From entire cities paralyzed by ransomware to individuals targeted with fake credit card offers, fraud is suddenly everywhere.
In the high-stakes world of consumer and corporate fraud and online financial crimes- a worldwide, underground cottage industry estimated well into the billions- modern criminals, like their antisocial predecessors of yesteryear, still love low-hanging fruit best.
Forgot what you saw in the movies; the best, savviest, wealthiest, most prolific, wily, and difficult to catch criminals who have ever lived do not seek out Mission Impossible-level scenarios to overcome for a big score.
They don’t need to; not with so much low-hanging financial fruit, just dangling on the vine.
The measures companies, private individuals and government agencies take to protect themselves from online fraudsters, hackers, and organized crime rings are laughably inadequate at times.
At best, most are staying one step ahead of innovative criminals willing to exploit any loophole, any system weakness, any lapse on the part of any server or employee, to steal millions.
Perhaps the most famous former-criminal turned witness for the prosecution alive today is Frank Abagnale. The exploits of Frank Abagnale are so famous, Leonardo DiCaprio played him opposite Tom Hanks in the movie version of a book Abagnale wrote about his life, Catch Me if You Can.
Abagnale got his start forging documents, kiting checks, and convincing the gullible to cash worthless financial instruments. Before he was caught by the FBI, the barely 20-year old Frank Abagnale had impersonated an airline pilot, a doctor, a lawyer, even the head of a hospital ward. He had also stolen untold mountains of cash.
One of his cleverest tricks involved buying a used banking “MICR” machine at auction, stealing a stack of generic deposit slips from his local bank, then using the MICR machine to encode blank deposit slips with his own account number at the bottom and putting them back into the stack. Before banking authorities caught on, Abagnale had absconded with thousands.
Creating fake documents was a particular speciality of his. It was one of the reasons Abagnale was able to elude authorities for as long as he did. But as police detectives like to say, the criminal has to get lucky every time; the cops only need to get lucky once.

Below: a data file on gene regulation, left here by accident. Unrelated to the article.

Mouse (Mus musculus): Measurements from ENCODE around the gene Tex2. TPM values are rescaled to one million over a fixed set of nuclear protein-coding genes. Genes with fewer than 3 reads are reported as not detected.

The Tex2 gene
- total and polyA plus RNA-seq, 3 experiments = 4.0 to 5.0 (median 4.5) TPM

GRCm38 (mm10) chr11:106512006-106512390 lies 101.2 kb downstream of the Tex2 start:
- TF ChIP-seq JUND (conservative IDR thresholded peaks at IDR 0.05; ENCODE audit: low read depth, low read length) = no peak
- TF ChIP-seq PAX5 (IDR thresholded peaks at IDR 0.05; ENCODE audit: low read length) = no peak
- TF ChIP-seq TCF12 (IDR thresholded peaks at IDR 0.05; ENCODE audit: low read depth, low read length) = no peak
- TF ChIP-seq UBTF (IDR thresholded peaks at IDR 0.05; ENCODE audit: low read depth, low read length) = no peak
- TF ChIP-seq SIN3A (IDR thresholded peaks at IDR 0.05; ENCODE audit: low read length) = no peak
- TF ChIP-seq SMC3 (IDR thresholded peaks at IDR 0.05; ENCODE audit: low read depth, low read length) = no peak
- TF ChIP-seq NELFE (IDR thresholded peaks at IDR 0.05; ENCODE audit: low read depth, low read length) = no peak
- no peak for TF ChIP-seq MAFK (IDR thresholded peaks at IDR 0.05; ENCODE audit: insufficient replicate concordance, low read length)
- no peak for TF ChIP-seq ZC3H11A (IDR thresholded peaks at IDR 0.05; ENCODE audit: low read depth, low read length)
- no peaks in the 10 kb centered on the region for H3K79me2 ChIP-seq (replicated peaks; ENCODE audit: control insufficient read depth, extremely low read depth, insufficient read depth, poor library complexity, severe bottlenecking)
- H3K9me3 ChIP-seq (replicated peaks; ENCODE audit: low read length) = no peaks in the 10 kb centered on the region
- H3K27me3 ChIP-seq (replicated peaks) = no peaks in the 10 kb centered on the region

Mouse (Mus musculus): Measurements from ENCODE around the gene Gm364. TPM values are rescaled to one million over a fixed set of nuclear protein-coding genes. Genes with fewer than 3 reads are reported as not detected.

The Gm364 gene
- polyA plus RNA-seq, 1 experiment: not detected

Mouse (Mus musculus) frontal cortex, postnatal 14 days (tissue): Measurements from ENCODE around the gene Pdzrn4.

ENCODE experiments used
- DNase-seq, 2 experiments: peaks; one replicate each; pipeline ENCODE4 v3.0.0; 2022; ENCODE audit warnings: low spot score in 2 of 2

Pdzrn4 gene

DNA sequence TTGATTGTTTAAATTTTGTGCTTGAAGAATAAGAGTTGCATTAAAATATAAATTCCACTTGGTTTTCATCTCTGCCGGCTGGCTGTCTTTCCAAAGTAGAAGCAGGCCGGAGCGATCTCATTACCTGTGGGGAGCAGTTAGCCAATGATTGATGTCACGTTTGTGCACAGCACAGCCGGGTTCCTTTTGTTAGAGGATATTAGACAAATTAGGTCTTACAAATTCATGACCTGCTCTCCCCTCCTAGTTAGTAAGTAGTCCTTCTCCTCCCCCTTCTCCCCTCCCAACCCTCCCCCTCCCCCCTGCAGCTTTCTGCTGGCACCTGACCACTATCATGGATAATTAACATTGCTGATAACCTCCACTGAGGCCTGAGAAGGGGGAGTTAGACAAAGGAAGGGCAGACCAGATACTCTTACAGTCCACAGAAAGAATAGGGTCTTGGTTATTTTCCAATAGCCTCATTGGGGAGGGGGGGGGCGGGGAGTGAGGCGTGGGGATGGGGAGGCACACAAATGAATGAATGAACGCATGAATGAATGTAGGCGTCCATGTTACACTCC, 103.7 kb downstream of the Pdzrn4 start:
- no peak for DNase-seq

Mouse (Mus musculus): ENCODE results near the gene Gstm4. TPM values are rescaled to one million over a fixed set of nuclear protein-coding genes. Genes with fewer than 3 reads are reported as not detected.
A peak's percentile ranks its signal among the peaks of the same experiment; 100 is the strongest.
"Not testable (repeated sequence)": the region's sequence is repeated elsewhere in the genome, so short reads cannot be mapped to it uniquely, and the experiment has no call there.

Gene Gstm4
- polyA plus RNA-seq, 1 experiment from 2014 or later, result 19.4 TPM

Eventually, Abagnale was caught, charged and sentenced for his crimes. Only a funny thing happened on the way to incarcerated obscurity.
FBI agents were so impressed with Abagnale, his ingenuity and the difficulty they had in catching him, they eventually hired him to help solve fraud cases.
By all accounts, Frank Abagnale has proven just as adept in training cops to catch crooks as he ever was as a crook himself. A reformed criminal mastermind is a valuable asset.
To this day, he remains a leading expert in the field of financial fraud, confidence schemes, and all manner of fakers and would-be digital bank robbers. He teaches law enforcement agents, corporate security managers, and others who wants to learn, how to avoid being hacked, cloned, and phished into ruination and oblivion.
Mr. Abagnale is often asked questions by those he trains who are familiar with his old exploits from the late 1960s. After all, he did write several books it. One of the questions he gets most frequently: “Could you have gotten away with it today?”
This question- from people who understand all the improvements in security, digital watermarks, sophisticated technology and systems for detecting fraudulent transactions, forged documents, counterfeit currency which have been created over the past five decades, is telling.
Those asking it expect the obvious answer.
They don’t get it.
According to Abagnale, committing and getting away with fraud is easier than ever before; 4000x easier in 2022 than in 1967.
Oh, sure; technology is better: Watermarks, sequential numbering, transmitters, magnetic markers, databases, metrics, security cameras, complicated authentication measures.
People are just as gullible as ever.
Which is why, from U.S. cities attacked with ransomware, to cyber attacks that bring billion-dollar corporations to a standstill, to the personal and financial data of millions routinely exposed online by a hack or a leak, online crime and fraud is up on a massive scale.
On an individual scale, the same is true. Like most other types of crime in 2022, credit card and banking fraud, identity theft, phishing schemes, fake fundraisers, and phony credit card offers are on the rise.
As the economy takes a turn for the worse, and the bite of inflation drives consumers living paycheck to paycheck to frantic desperation, the problem is likely to balloon in the coming year.
Most of the time, it isn’t the extremely wealthy who are taken in by criminal enterprises and hucksters. Wealthy people have bankers, lawyers, accountants; money managers and security consultants to insulate and protect them.
It is the impoverished and marginalized who are most often the target of fraud schemes and financial criminals.
Desperation for money drives plenty of otherwise smart people to believe in a fake lottery ticket split, or a wealthy prince, or a pre-paid debit card falling unexpectedly into the mailbox.
Financial fraud is not a victimless crime; far from it. These types of crimes devastate entire families, leaving bankruptcy, divorce, suicide and destitution in their widening wake.
U.S. lawmakers in both parties must soon do all they can to protect U.S. consumers, companies and industries from this growing threat.
In a series of articles, we will examine a few of the tentacles of the many-headed hydra of computer crimes, fraud, and phishing, including some of the ways credit card companies are making it too easy for scammers to succeed.
(contributing writer, Brooke Bell)